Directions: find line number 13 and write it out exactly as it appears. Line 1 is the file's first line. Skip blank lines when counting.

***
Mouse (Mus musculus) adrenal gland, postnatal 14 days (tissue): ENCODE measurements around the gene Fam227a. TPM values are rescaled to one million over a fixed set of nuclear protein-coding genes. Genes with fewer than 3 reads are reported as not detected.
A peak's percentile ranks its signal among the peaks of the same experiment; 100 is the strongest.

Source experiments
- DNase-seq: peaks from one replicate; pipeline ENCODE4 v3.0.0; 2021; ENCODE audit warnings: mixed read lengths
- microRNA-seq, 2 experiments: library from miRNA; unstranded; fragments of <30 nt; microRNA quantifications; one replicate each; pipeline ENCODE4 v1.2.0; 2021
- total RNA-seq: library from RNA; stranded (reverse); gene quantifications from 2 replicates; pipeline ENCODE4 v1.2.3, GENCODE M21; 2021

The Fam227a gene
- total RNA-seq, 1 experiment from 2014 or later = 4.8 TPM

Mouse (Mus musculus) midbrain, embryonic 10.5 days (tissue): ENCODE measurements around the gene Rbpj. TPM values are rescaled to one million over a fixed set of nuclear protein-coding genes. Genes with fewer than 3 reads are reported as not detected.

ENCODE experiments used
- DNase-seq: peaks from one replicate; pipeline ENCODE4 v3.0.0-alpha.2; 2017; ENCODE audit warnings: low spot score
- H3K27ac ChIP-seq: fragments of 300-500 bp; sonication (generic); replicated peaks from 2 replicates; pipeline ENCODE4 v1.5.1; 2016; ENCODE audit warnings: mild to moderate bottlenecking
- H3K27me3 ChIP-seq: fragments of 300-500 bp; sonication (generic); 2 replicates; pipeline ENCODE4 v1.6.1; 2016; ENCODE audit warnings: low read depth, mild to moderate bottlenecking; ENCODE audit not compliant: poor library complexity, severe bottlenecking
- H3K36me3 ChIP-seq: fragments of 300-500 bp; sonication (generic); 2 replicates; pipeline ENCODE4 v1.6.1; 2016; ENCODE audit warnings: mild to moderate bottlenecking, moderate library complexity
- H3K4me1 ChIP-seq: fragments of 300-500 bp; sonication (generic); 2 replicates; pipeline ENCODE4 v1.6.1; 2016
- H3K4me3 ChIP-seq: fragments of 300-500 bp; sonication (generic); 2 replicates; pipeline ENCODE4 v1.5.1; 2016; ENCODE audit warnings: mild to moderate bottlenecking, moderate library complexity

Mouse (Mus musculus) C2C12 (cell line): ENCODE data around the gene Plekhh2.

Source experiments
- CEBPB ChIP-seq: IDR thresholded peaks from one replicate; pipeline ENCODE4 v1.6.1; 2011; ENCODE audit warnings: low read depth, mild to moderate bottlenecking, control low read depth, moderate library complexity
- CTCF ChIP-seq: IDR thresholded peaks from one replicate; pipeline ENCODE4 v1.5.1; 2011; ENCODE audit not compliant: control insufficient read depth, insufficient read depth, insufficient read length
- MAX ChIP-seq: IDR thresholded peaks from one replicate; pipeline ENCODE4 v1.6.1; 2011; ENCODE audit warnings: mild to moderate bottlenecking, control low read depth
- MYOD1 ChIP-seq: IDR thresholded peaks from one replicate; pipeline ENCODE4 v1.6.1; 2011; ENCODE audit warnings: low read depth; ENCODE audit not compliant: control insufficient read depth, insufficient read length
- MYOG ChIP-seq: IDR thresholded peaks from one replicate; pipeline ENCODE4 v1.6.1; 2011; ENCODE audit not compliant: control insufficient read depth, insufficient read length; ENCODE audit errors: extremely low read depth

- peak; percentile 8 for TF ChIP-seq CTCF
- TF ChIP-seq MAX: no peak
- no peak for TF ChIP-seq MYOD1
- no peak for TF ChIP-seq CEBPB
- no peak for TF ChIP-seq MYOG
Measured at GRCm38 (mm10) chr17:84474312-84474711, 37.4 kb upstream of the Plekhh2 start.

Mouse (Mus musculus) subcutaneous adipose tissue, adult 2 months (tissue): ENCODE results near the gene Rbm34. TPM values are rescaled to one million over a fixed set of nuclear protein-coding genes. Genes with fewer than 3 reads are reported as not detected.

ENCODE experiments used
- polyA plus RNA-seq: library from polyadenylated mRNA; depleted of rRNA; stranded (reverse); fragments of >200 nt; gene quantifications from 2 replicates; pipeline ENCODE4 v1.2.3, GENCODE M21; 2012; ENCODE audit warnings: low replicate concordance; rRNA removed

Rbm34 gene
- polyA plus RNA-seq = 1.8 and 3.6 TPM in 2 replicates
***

- H3K27me3 ChIP-seq: fragments of 300-500 bp; sonication (generic); 2 replicates; pipeline ENCODE4 v1.6.1; 2016; ENCODE audit warnings: low read depth, mild to moderate bottlenecking; ENCODE audit not compliant: poor library complexity, severe bottlenecking